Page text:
How Growing Up Without a Television Affected Me
I grew up in what most people would consider a “strict” home. Church attendance was mandatory, and good grades were expected at school. One of the more extreme decisions my parents made for my four siblings and me was to raise us in a home without a television. No TV in bedrooms, not in the living room, none in the house at all.
We hated this fact at the time, and in fact, if you’re looking for a way to ensure your kids get made fun of at school, the no-TV move might be the way to go. Classmates would bring this lack in my character up on the playground at the most inopportune times, sometimes accusing me of being Amish.
Simple pleasures like cartoons, football games, movies, and video games became huge novelties for me. I would go over to friends’ or relatives’ houses with the hope of technology access.
By the time I reached high school, my parents relented on their own rule, and I realized later that the fact that my dad had a television in his office at work may have tipped the tide.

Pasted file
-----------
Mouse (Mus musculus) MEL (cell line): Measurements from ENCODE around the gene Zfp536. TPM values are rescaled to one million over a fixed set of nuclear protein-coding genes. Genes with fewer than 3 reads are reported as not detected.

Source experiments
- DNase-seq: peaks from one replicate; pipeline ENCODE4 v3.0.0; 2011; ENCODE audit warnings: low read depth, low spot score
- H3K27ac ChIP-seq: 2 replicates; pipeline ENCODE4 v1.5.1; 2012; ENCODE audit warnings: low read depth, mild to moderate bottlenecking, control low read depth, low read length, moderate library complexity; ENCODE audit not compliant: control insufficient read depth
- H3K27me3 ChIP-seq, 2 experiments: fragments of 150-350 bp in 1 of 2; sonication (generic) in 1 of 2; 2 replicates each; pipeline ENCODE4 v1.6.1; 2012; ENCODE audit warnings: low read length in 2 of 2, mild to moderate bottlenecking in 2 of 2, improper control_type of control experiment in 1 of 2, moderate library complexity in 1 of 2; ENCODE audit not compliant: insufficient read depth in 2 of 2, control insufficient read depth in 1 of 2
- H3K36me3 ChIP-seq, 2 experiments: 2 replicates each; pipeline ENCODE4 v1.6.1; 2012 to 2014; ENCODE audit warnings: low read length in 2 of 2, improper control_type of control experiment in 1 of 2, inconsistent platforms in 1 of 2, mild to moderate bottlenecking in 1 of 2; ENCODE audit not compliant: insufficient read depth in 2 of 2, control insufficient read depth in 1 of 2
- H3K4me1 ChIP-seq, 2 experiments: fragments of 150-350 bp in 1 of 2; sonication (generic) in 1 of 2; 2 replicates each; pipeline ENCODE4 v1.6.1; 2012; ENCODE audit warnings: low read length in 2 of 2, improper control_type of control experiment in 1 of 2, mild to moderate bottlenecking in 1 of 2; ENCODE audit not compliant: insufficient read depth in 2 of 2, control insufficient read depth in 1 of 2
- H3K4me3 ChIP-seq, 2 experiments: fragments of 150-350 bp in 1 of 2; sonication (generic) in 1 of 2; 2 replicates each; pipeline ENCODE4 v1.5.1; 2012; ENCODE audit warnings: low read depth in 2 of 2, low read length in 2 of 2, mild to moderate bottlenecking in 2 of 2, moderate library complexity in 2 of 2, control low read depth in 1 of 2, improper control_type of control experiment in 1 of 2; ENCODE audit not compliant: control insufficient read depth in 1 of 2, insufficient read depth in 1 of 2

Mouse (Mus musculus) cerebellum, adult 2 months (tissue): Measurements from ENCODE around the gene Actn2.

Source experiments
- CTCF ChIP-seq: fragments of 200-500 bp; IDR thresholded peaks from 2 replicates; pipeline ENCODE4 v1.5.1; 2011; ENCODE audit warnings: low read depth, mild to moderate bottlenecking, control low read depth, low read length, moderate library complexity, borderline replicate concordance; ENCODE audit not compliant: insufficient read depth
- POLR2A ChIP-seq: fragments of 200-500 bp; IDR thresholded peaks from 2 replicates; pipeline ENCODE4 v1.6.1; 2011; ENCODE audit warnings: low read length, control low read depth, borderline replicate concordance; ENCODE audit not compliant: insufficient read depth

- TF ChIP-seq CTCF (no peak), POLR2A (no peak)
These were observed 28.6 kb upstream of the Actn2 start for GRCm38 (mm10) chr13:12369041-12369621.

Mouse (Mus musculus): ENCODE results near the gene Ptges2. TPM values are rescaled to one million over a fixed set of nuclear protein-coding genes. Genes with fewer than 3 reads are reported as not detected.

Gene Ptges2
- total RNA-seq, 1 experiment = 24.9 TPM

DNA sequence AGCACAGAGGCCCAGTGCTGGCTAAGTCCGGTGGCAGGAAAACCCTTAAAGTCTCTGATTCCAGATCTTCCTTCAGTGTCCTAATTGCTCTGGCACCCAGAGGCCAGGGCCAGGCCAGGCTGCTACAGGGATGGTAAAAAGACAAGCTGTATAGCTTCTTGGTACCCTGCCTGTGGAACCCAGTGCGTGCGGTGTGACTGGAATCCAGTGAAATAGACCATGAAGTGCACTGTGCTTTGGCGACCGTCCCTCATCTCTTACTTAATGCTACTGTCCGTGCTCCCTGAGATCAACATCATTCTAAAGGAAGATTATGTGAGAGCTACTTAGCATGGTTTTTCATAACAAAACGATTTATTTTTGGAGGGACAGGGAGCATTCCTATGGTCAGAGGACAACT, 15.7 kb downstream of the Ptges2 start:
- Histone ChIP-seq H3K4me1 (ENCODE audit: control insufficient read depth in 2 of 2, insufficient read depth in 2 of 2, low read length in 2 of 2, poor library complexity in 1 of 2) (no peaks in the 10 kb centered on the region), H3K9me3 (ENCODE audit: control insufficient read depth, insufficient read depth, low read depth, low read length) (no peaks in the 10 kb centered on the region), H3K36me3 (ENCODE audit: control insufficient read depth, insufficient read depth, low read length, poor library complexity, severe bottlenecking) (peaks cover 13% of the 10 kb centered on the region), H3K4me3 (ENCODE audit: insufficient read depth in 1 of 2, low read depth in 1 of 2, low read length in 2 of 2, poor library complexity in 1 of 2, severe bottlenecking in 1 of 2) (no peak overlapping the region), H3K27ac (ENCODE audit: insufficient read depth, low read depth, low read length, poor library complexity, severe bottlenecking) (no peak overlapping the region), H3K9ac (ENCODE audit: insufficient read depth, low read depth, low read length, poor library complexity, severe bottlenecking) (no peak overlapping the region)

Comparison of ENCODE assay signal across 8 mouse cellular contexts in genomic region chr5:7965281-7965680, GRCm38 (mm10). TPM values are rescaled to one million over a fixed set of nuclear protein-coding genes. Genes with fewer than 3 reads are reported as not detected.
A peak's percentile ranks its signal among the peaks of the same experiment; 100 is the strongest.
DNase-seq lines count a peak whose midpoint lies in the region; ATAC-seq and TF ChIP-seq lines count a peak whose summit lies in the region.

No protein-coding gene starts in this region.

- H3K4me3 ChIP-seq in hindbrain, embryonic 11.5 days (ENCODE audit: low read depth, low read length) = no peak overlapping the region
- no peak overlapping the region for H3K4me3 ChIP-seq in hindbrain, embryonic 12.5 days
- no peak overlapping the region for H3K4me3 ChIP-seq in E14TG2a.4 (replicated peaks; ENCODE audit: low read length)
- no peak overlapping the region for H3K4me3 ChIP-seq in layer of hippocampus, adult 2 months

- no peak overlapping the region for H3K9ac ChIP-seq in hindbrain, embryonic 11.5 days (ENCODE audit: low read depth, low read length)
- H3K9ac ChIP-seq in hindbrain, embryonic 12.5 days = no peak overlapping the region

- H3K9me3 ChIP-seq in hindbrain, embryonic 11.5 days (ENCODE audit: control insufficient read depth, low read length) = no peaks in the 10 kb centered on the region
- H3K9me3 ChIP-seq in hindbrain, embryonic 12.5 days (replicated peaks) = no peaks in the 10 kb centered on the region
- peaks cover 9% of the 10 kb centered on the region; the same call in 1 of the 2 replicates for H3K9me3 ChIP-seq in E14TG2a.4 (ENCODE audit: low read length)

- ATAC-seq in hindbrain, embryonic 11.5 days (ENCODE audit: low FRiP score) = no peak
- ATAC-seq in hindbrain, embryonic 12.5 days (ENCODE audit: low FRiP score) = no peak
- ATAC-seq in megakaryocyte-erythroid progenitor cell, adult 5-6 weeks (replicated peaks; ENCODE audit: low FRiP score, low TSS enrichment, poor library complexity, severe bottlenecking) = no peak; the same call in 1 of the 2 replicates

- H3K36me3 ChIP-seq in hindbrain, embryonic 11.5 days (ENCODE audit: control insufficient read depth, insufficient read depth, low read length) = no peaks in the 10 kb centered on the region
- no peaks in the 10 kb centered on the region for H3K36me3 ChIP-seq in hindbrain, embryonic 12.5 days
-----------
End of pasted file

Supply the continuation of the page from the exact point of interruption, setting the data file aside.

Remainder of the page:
Oddly, at this point I’m actually grateful that I spent most of my childhood without a television. I still haven’t purchased a TV for myself as an adult, although if I’m ever more financially comfortable, I probably will. Not having a TV contributed to my less-than-technological prowess, but it also helped me develop other valuable interests. My family lived in a small town, so my siblings and I learned to explore. Streets, fields, woods, creeks: they were all fair game. My siblings and I played competitive sports and even organized big games with friends from around town. And of course, I read and wrote and studied, which pushed me in the career direction that I’m on.
Would I inflict a no-TV rule on my own kids if I had them? I doubt it. I’m too much of a college-football-and-basketball fan, not to mention the occasional binging on The Wire, Lost, The Office, Friends, Mad Men, Modern Family, or Parks and Rec. My younger brother says I need to get into House of Cards. Like most things, TV in excess can be unhealthy, can prevent us from living a full life. So maybe I wouldn’t go as far as my parents, but I do think we need limits.